This fall, there will be plenty of time to cruise the streets and check out reddening leaves and autumnal lawn displays. But you might just want to stop, roll down your windows, and take a closer look when you head by Tim Dymek’s home in the Aksarben neighborhood.
Last fall, pumpkins and decorative gourds covetously took up the front garden bed, decorating the side of Dymek’s front walk. Yellow, pink, and orange chrysanthemums expertly played along. A fall wreath with a pop of bright orange gourds tied his small front porch to the rest of the display. More miniature gourds sprawled up and down Dymek’s steps, and gorgeous asters and mums hung lazily from oversized black pots. For Dymek, the goal of his front lawn is to provide something good to gander at.
“When I drive around and I see somebody that has a really nice house…I’m always attracted to that,” Dymek says. “Things look much more inviting when you walk up to a house and it looks nice from the outside.”
With a change in temperature comes a change of mood. Each season, for the last decade or so, he mounts a new display. In winter, there might be evergreen and birch branches bedecking the facade. As the warmth of spring settles in, the flowers warm up too. Impatiens, begonias, and other colorful flowers all rise to greet the heat beginning in early May.
Stroll around the back of Dymek’s home and there are more of the same eye-catching arrangements transforming his back deck into an inviting oasis.
Tucked quietly back from the street, his partially hidden porch allows him to lounge, keep an eye on his 1-year-old German shepherd, Olga, and enjoy a cool drink with friends. White cloth patio chairs with brightly colored striped pillows intermingle with potted clusters of petunias and marigolds, arranged just the way Dymek likes it. He selects colorful items, things that will pop against the dark slate gray siding of his house.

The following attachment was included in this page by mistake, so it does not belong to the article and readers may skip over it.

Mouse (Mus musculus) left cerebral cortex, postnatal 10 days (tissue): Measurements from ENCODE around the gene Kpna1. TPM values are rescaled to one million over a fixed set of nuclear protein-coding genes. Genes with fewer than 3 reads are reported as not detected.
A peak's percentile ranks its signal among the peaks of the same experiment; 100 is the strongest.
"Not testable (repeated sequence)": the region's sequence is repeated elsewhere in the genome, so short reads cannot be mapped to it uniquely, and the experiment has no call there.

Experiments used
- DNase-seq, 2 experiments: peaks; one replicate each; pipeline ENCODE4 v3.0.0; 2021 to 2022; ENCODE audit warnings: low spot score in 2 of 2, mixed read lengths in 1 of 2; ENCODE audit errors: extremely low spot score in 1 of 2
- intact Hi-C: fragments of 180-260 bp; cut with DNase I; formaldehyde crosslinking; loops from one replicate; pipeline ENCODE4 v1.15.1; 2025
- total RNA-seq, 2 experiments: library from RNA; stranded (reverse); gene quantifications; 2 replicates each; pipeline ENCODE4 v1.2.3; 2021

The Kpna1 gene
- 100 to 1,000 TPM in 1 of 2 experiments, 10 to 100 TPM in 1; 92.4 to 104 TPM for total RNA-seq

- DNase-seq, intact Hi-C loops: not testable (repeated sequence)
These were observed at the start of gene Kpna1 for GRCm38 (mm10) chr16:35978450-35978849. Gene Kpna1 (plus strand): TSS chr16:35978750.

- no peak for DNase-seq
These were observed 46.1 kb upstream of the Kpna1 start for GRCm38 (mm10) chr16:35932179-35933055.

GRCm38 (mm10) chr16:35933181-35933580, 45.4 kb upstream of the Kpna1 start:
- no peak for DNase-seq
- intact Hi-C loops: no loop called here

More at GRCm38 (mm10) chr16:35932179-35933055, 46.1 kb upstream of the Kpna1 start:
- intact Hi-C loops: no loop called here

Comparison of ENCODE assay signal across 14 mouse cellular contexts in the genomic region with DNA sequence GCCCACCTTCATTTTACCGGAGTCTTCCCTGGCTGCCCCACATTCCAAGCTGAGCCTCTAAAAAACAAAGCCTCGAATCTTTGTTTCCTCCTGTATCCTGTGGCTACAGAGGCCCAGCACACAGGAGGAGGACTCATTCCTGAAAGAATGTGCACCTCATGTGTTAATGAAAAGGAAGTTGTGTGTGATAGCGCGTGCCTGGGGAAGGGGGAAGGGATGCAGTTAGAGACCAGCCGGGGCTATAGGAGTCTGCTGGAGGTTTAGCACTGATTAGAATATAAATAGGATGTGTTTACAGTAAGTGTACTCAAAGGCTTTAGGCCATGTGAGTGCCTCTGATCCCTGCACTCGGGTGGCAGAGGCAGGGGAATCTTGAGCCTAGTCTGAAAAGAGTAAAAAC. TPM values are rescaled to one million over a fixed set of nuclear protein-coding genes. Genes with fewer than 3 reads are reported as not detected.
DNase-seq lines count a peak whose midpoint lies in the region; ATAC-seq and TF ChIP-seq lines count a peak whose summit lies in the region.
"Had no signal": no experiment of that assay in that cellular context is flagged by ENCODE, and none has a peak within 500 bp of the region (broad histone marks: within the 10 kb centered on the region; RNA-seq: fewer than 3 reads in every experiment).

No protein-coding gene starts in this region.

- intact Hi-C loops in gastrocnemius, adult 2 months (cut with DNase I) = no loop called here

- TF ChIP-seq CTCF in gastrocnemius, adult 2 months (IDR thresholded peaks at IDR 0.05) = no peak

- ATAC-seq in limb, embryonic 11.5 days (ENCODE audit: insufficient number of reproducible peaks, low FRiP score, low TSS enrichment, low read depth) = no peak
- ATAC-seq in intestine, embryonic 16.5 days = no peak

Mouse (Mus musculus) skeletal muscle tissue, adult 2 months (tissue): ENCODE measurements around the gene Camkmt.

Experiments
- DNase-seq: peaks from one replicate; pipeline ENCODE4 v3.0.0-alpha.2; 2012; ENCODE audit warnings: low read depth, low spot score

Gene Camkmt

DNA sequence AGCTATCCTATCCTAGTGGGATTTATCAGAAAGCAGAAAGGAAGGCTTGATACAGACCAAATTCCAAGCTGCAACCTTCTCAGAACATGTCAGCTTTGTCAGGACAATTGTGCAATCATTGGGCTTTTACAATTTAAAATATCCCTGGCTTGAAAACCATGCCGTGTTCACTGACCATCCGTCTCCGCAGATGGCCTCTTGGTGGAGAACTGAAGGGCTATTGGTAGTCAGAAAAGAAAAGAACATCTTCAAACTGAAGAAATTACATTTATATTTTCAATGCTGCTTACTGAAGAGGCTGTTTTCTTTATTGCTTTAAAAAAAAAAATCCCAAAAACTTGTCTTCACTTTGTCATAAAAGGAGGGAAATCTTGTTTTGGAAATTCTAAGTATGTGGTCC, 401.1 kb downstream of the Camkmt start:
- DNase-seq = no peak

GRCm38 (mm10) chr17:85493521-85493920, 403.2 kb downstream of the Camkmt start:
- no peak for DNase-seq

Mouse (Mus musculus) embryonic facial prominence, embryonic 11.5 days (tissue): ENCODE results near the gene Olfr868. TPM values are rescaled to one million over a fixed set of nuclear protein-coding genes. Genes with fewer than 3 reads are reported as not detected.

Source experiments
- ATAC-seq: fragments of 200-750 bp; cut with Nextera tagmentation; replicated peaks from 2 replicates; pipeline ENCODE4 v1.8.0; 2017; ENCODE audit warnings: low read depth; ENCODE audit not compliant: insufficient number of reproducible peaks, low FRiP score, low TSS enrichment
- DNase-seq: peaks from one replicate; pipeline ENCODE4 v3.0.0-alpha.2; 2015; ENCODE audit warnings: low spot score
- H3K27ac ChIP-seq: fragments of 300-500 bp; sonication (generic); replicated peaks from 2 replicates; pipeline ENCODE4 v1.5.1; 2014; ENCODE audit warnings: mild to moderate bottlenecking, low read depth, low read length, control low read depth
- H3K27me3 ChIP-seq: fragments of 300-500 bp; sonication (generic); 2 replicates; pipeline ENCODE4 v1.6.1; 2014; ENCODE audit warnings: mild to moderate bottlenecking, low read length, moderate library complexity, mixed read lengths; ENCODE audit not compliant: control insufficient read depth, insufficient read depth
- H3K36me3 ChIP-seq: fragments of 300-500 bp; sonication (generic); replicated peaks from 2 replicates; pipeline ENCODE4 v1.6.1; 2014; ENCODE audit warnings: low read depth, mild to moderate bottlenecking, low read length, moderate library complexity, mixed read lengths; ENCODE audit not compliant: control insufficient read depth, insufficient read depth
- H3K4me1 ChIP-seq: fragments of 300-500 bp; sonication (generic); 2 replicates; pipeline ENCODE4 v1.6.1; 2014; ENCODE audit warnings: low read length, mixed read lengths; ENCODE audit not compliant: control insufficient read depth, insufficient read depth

“I just want things to be comfortable,” he says.
Dymek has been making changes to his neat, tidy, eclectic home since he first purchased it more than 25 years ago. Before buying, he visited the house a few times as a party guest. When the owner decided to sell the 1940s home, she called Dymek personally to offer it to him. He bought it that same night.
“I never looked at another house,” he says.
When Dymek began work on the home, it was kind of a clean slate. He livened it up, giving it a cottage-like feel with cobblestone pathways and, of course, his signature lawn displays.
Dymek’s house serves as an outlet for his creativity. His background is in commercial art; it’s what he studied in college. His paintings cover the walls of his home. But within his creative lawn displays, there is also an air of fastidiousness. Colors coordinate, edges align, and everything always seems to be in just the right place. The playful but meticulous nature of his outdoor arrangements reflect the aesthetic of the rest of the home.
“I like things to be tidy,” he says. “I guess I run kind of a tight ship.”
This article was printed in the September/October 2018 edition of OmahaHome. To receive the magazine, click here to subscribe.